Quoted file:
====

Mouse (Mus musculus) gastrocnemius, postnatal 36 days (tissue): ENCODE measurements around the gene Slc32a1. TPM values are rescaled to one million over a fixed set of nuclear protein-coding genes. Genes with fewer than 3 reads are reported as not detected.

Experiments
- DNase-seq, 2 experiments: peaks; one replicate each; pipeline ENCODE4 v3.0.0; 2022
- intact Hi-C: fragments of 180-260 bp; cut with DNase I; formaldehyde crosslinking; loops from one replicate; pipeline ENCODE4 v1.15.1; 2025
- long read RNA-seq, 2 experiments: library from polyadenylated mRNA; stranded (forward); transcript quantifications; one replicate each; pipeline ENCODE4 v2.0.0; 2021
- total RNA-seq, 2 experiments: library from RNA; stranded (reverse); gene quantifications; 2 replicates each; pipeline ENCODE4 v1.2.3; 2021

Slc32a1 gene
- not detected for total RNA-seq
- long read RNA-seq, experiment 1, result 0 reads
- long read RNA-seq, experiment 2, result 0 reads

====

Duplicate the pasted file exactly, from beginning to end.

Mouse (Mus musculus) gastrocnemius, postnatal 36 days (tissue): ENCODE measurements around the gene Slc32a1. TPM values are rescaled to one million over a fixed set of nuclear protein-coding genes. Genes with fewer than 3 reads are reported as not detected.

Experiments
- DNase-seq, 2 experiments: peaks; one replicate each; pipeline ENCODE4 v3.0.0; 2022
- intact Hi-C: fragments of 180-260 bp; cut with DNase I; formaldehyde crosslinking; loops from one replicate; pipeline ENCODE4 v1.15.1; 2025
- long read RNA-seq, 2 experiments: library from polyadenylated mRNA; stranded (forward); transcript quantifications; one replicate each; pipeline ENCODE4 v2.0.0; 2021
- total RNA-seq, 2 experiments: library from RNA; stranded (reverse); gene quantifications; 2 replicates each; pipeline ENCODE4 v1.2.3; 2021

Slc32a1 gene
- not detected for total RNA-seq
- long read RNA-seq, experiment 1, result 0 reads
- long read RNA-seq, experiment 2, result 0 reads